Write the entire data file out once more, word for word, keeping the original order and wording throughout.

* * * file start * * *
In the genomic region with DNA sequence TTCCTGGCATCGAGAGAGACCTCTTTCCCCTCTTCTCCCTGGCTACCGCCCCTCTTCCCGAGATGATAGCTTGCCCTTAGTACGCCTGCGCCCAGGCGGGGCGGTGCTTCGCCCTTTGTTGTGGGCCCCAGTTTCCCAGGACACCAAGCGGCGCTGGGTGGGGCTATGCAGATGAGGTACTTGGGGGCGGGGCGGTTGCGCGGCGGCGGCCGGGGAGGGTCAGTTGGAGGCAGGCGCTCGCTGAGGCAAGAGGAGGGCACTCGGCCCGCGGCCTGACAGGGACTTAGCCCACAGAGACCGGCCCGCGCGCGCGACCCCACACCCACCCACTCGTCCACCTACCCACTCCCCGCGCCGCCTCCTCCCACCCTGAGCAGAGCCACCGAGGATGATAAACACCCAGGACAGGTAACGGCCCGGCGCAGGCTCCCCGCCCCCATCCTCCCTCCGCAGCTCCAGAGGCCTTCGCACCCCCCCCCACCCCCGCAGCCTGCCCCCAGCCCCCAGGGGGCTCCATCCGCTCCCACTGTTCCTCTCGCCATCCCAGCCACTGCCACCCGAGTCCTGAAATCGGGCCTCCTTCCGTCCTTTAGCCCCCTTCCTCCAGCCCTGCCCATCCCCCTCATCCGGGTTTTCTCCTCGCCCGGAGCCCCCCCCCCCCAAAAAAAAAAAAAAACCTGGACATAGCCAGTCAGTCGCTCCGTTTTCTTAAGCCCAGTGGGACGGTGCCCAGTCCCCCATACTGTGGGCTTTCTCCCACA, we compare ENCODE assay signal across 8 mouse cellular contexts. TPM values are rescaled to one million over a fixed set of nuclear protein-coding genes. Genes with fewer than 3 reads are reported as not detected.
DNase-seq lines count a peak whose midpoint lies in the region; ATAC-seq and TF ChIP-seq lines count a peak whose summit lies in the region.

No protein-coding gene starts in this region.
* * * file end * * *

In the genomic region with DNA sequence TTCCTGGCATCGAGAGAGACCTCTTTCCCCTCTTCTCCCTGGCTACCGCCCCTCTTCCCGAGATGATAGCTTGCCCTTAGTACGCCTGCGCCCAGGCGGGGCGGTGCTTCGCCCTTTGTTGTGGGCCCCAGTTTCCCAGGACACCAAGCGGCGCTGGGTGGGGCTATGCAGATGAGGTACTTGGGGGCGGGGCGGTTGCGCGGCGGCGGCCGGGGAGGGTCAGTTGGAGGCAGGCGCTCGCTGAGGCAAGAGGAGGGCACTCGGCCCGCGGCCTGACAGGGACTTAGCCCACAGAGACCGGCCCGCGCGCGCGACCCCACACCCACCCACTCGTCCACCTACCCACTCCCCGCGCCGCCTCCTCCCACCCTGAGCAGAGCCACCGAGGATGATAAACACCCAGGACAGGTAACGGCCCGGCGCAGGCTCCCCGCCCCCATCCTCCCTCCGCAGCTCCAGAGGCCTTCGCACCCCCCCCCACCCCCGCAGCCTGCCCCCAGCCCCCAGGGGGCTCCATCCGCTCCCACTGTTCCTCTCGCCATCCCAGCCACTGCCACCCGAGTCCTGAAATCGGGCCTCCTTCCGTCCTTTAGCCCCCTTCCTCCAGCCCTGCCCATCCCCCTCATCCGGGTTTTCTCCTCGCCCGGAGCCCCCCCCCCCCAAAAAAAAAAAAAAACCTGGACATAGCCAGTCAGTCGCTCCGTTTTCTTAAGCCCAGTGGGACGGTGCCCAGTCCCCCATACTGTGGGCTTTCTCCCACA, we compare ENCODE assay signal across 8 mouse cellular contexts. TPM values are rescaled to one million over a fixed set of nuclear protein-coding genes. Genes with fewer than 3 reads are reported as not detected.
DNase-seq lines count a peak whose midpoint lies in the region; ATAC-seq and TF ChIP-seq lines count a peak whose summit lies in the region.

No protein-coding gene starts in this region.